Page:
Every Time You or Your Children Open Your Computer, You Are Inviting Thousands of Online Predators To Interact With You

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Online predators are an increasing threat to families and children everywhere. As soon as you or your child opens their computer, it opens a window for thousands of predators, who work in conjunction with one another. They teach each other how to appease the parents; how to avoid the law; and how to groom children. They might make a child feel like they are special and the child can trust no one but the person on the other end of the screen, but in truth, they may be grooming over a 100’s of children at a time.

 

They target both boys and girls of all ages and use the Internet to assume any identity they want. They are master manipulators with skills that is too much for a child to combat alone, let alone be aware of their cunning ways. The predator targets children who have a lack of emotional and family support (Parents can be home and not involved with their children). They develop a relationship with your child and it progresses to the child is made to believe they can trust no one, but the other person on the screen. The perpetrator may coax the child to start showing them pics of themselves, maybe undressing in front of the computer screen, or doing sexually explicit acts. They will then record these instances, or use the information your child has given in confidence to shame or guilt the child into silence. The grooming process may take months, but since they are grooming several, they have plenty of time to invest in the grooming process. Then one fateful day, they will ask to meet your child at a mall, a park, or somewhere of interest to your child, still pretending to be someone of the child’s age range.

 

With social network profiles and smart phones ISP addresses, predators can easily find information about potential victims since many naive children list personal information with no regard for safety. Teens will post their jersey numbers, school photos, dance club photos, clubs they are in, school and church events, and things happening around the house, which makes it easy for a perpetrator to find their address of your home, their license plate number, where they hang out, if mom and dad are home, if they have siblings, and any information they need to fulfill they hidden agendas. Post placed on the internet travel fast worldwide, and may never be recovered, which will impact future jobs and college applications.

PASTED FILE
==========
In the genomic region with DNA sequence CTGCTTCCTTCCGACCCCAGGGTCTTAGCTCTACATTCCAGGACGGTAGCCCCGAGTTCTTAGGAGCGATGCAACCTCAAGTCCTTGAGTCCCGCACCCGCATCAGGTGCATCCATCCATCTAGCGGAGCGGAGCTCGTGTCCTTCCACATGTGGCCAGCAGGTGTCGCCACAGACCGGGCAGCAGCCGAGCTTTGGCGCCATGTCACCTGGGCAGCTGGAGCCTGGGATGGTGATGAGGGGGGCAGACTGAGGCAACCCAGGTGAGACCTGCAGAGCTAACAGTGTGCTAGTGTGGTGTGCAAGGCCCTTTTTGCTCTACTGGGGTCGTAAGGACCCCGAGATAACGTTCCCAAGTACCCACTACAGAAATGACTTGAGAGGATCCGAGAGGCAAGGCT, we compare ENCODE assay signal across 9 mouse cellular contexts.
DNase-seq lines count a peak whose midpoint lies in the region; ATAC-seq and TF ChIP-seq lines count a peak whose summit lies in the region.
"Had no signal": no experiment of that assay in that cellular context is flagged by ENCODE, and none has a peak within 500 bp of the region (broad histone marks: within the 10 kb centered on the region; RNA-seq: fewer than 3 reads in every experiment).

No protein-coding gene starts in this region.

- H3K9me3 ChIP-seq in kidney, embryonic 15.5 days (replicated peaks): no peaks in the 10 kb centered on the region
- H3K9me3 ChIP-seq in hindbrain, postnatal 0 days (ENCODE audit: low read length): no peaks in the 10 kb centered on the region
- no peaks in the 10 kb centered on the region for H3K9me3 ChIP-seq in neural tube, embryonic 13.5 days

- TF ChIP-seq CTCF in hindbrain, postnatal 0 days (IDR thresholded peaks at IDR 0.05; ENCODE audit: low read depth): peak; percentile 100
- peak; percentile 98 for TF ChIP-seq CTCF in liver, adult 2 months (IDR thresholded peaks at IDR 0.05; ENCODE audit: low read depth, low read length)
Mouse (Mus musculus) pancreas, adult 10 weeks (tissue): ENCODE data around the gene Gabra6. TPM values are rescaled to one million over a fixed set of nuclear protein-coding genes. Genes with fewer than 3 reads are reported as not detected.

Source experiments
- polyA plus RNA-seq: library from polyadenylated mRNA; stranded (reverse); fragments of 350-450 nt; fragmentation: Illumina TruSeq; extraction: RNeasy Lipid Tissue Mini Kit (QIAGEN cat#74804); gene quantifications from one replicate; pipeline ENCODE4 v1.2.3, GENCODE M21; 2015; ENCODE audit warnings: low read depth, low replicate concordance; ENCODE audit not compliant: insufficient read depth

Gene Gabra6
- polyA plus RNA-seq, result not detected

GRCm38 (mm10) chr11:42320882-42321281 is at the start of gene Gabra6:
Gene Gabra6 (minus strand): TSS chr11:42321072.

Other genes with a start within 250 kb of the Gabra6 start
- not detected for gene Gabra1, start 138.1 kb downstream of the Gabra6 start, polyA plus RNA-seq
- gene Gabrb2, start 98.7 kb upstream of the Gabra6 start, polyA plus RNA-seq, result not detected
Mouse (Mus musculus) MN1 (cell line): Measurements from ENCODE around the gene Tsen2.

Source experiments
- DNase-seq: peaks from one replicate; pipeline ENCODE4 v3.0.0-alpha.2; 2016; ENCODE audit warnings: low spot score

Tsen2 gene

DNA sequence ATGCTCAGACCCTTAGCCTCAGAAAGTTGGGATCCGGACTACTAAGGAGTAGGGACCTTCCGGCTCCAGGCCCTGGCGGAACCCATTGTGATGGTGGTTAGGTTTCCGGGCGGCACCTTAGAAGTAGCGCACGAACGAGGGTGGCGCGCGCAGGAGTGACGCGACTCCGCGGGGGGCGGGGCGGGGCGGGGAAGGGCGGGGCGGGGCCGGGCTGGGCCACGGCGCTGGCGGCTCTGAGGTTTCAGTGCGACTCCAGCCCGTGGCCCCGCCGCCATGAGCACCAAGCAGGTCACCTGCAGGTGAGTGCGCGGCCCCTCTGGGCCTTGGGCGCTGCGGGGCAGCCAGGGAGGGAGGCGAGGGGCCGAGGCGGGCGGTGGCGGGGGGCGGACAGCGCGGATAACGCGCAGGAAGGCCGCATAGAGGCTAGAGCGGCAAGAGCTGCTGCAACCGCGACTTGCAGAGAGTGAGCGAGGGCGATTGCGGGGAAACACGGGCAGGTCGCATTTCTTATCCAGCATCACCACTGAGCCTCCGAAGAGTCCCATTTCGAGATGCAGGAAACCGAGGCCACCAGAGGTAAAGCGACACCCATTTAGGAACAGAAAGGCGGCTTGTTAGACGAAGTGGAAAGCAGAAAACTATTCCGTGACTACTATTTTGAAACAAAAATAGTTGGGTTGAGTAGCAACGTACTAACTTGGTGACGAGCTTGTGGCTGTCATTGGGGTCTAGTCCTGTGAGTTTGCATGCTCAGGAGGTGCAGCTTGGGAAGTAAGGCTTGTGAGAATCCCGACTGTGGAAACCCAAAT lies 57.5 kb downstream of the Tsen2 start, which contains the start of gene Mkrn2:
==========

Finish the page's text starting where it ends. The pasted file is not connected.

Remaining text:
Parents must be on guard to protect their families. It is better to have your child mad at you for snooping through their internet profiles and postings, than for them to go missing and never return home. There are many organizations and government agencies designed to assist parents with issues such as these. Internet searching for information will also provide many links and web sites to help.

Predator Grooming • Chat Rooms (based on interest) • Look for child oriented screen names • Search through SN profiles • Strike up a conversation • Show interest and gain their trust • Build them up (be their friend)

Predator Warning Signs • Spends a lot of time online • Find porn on the computer • Receive phone calls, mail, gifts from people you do not know • Withdraws from normal activity • Switches screen quickly (Alt+Tab) • Uses other accounts for e-mail or Instant Messaging

Some Helpful Web Sites for More Information: http://www.fbi.gov/publications/pguide/pguidee.htm http://www.ic3.gov http://www.missingkids.com http://www.netsmartz.org http://www.staysafe.org http://www.isafe.org/

Online predators: Help minimize the risk

How do online predators work?

How can parents minimize the risk of a child becoming a victim?

  • Talk to your kids about sexual predators and potential online dangers.
  • Use family safety settings that are built into Windows 8, Windows 7, and Windows Vista.
  • Follow age limits on social networking websites. Most social networking sites require that users be age 13 and over. If your children are under the recommended age for these sites, do not let them use them.